The 18-year-old Welsh schoolboy was entered for A-level exams in art, English and Welsh this summer. But the head-boy at Ysgol Dyffryn Conwy, in north Wales, has not been selected by housemates for eviction since the first week of the series.
As a result, he has missed his English exams and his Welsh written papers.
He had already taken his Welsh oral exam and submitted all his art coursework.
Before entering the house, he had hoped to study Welsh at Bangor university in the autumn.
Ifor Efans, head of Dyffryn Conwy, said: "He's taken a gamble. Personally, I think he's in a win-win situation. If he does well on Big Brother, that will be a new career. If not, he could have enough points from his art and his AS papers to go to university."
Glyn, a part-time lifeguard who had never boiled an egg before entering the house, will remain Dyffryn Conwy head-boy, until another is appointed in September. He was previously head-boy at Ysgol y Moelwyn, in Gwynedd, where he sat his GCSEs.
Bethan Jones-Evans, who taught him PE, said: "He was an A* student the whole way through. I was shocked to see him go in and miss his A-levels.
But he sees this as an opportunity. He can always do them next year."
Glyn's experiences reflect the findings in Careers Wales's survey, which revealed that increasing numbers of school-leavers are going on the dole.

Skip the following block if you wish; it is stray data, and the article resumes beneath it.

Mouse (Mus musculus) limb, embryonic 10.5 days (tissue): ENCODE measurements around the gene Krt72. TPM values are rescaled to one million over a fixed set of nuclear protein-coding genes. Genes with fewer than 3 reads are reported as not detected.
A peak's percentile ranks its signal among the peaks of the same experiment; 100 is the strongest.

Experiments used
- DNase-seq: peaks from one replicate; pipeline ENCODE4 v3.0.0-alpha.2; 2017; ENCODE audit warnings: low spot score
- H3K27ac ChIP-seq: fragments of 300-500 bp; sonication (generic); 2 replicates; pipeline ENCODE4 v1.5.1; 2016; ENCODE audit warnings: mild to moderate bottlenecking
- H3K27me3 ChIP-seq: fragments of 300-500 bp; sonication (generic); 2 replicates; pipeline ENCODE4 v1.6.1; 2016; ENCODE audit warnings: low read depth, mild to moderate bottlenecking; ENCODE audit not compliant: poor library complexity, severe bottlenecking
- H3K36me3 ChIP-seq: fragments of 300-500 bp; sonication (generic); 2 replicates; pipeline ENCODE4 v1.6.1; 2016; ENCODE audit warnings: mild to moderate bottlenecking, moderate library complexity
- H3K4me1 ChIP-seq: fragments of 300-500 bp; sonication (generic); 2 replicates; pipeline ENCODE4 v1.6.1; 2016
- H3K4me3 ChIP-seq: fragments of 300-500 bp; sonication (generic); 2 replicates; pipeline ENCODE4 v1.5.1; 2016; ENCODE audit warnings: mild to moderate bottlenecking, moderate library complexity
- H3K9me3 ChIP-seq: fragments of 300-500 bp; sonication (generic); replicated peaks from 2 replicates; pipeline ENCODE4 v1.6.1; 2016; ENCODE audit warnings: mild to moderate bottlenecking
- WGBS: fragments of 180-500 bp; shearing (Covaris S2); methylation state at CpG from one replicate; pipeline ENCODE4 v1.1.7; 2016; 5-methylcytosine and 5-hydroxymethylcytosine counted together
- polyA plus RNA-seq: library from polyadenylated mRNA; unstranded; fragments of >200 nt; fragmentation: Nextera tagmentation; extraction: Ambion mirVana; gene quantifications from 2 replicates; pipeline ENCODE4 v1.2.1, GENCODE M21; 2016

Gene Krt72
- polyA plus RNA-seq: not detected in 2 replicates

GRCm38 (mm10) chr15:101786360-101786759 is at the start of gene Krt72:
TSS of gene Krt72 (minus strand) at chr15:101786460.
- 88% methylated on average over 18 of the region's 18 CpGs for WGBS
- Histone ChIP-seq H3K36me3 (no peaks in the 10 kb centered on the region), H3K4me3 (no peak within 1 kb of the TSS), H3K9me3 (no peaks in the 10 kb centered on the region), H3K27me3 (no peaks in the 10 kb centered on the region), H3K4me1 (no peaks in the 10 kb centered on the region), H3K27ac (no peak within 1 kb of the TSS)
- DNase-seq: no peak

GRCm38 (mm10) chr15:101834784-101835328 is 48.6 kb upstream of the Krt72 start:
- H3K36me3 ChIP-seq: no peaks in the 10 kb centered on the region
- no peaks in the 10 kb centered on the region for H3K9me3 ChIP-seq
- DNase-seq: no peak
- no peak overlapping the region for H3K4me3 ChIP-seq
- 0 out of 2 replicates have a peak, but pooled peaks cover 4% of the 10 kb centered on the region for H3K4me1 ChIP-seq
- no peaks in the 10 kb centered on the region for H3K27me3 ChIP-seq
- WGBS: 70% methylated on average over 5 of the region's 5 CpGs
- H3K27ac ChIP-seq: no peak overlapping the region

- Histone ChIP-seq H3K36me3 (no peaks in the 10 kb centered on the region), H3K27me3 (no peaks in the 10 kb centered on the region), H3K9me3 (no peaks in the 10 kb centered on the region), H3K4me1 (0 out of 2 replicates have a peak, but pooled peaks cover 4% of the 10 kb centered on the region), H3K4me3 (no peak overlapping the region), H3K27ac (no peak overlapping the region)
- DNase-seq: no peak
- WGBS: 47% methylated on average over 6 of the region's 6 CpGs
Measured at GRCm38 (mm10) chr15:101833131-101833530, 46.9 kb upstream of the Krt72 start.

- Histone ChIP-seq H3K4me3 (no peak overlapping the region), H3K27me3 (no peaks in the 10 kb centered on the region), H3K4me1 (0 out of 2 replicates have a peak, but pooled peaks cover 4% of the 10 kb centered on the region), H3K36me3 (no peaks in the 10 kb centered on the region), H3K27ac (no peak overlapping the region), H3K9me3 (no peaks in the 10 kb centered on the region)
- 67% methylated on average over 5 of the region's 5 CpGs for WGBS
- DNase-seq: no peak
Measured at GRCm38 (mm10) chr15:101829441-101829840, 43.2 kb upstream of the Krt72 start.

Experts believe some are hoping to find fame on reality-TV programmes.
While staff and pupils at Ysgol y Moelwyn have been tuning in regularly, Mr Efans rarely watches the show. But he is happy with what he has seen of his pupil.
"We're proud of Glyn," he says. "His language has been quite clean, and he gives the impression of being fairly reserved and level-headed."
And Glyn's activities on the programme, which include kissing 35-year-old housemate Lea, who claims to have the largest breasts in the country, have met with approval in his home town of Blaenau Ffestiniog.
One contributor to the BBC's online discussion forum says: "Glyn remains genuine and liked by all, a credit to Ysgol Dyffryn Conwy."
Ms Jones-Evans agrees. She says: "He's a credit to the school. He's pretty honest in the way he talks and acts with people. And he's not done anything to embarrass us. Yet."